Doc Savage’s case involved a group of plaintiffs who are people, not states, suing Doc Savage, another person not a state, for depriving them of their civil rights. A civil rights suit would not be a case where the Supreme Court had original jurisdiction. So the Supreme Court would not be hearing any testimony in the case.

See? Still easy.

And it should have been easy for Doc. He had legal training, after all. And even if he didn’t,  one of his best friends and top aides, Ham Brooks, was a top lawyer. He really should have known better. Back in those days when I was simpler and didn’t have any legal training yet, I knew there was only one Chief Justice and that the Supreme Court didn’t hear trials. Read it in the newspapers. So I don’t know why Doc forgot. Maybe he was an early test subject in one of his own judgment jugglings jobs.

Now as to the actual lawsuit alleging Doc Savage violated the civil rights of several people with his surgeries, that’s where things get a little trickier. Doc started this procedure back in 1934. Things were a little more lax vis-a-vis civil rights back then. In 1883, the so-called Civil Rights cases reached the Supreme Court. In those cases, the Supreme Court ruled 8-1 that the Equal Protection Clause of the 14th Amendment applied to governments but didn’t apply to people. So when Doc started his cranial conversions in 1934, he couldn’t violate anyone’s civil rights because he was a person not a government.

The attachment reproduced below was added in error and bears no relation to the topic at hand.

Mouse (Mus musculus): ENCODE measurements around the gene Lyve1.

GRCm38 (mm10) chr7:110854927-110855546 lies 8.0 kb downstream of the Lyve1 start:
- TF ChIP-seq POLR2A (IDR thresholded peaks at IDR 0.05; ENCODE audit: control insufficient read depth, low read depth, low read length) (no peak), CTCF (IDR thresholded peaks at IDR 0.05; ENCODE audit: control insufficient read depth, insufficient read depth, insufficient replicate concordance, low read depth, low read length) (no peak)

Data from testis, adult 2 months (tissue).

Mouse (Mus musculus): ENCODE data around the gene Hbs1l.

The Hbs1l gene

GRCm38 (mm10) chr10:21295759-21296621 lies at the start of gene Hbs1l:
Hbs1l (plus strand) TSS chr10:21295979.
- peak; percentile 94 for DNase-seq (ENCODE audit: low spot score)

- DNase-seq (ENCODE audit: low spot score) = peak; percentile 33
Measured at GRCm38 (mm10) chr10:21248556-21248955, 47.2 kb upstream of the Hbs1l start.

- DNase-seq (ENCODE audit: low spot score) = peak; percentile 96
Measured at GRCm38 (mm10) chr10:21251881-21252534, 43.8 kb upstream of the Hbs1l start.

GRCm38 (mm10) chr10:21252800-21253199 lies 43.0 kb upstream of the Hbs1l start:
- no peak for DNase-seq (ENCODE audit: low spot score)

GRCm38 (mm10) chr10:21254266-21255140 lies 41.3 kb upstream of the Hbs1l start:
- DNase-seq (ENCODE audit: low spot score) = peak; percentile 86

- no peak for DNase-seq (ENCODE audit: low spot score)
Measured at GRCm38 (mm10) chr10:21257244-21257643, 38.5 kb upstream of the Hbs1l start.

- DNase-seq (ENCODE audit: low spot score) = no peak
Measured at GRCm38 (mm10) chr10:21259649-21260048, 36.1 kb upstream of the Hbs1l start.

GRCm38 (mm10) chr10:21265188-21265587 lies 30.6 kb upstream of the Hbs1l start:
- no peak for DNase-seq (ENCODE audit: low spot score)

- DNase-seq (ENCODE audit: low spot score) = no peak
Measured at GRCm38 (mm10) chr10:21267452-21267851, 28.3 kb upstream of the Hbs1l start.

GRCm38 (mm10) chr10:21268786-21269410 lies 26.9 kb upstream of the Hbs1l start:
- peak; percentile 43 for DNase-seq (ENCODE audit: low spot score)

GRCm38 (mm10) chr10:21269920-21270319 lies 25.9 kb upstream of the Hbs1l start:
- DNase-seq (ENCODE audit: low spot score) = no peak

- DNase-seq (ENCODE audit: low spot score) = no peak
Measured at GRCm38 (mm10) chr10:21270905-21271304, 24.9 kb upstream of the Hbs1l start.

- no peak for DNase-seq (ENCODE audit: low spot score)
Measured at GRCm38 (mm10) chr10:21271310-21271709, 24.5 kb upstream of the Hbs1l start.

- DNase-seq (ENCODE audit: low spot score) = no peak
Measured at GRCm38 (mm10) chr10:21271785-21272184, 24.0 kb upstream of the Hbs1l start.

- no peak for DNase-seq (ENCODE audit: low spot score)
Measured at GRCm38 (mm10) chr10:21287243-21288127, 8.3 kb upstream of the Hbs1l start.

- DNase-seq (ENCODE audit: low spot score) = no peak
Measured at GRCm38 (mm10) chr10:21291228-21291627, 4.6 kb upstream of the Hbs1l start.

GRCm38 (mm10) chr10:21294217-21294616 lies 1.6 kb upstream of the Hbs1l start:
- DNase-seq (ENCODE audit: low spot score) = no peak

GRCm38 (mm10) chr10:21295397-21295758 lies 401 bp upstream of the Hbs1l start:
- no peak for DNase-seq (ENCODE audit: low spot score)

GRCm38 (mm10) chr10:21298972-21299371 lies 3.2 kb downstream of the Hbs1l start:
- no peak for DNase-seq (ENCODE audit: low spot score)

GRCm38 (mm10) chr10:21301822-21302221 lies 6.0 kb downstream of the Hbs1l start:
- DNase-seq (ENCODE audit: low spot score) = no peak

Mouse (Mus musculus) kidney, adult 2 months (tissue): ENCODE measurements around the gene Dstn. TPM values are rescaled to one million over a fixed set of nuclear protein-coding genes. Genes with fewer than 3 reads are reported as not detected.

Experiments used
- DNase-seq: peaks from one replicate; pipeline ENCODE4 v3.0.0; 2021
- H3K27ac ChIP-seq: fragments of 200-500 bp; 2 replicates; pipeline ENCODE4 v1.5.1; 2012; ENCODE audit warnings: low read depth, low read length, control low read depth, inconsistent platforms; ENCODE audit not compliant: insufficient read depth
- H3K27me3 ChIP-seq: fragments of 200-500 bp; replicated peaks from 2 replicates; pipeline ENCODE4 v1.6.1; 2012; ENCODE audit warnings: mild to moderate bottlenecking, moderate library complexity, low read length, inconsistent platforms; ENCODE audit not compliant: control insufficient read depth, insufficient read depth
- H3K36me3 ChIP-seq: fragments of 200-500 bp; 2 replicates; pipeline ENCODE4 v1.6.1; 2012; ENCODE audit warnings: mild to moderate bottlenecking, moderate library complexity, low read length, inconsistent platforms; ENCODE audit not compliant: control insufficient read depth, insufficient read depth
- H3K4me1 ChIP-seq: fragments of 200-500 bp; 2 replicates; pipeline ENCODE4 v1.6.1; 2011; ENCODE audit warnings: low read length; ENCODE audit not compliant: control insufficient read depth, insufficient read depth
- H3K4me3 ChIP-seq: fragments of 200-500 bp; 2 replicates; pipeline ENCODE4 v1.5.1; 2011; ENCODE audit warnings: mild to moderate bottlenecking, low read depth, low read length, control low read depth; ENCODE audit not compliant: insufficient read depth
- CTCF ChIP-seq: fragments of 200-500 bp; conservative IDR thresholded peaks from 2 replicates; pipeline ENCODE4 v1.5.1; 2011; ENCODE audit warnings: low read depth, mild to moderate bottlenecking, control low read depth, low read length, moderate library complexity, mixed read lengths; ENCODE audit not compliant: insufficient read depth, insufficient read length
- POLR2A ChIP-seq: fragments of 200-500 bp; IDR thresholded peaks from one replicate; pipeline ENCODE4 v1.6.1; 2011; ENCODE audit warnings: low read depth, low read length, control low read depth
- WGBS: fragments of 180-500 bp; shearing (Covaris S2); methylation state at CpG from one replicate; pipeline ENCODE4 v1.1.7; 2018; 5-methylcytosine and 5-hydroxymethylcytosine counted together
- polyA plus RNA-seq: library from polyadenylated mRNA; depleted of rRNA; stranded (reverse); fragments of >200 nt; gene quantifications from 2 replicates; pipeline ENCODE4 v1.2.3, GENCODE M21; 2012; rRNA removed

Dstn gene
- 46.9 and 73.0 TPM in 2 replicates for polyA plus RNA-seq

In addition, back in 1934, the use of leucotomies – or to use their more common and more pejorative name, lobotomies– were gaining acceptance among doctors treating mental illnesses. Even though they were controversial and criticized by some, lobotomies grew in both popularity and frequency well into the 1950s. So generally accepted medical practice might not have disapproved of what Doc was doing.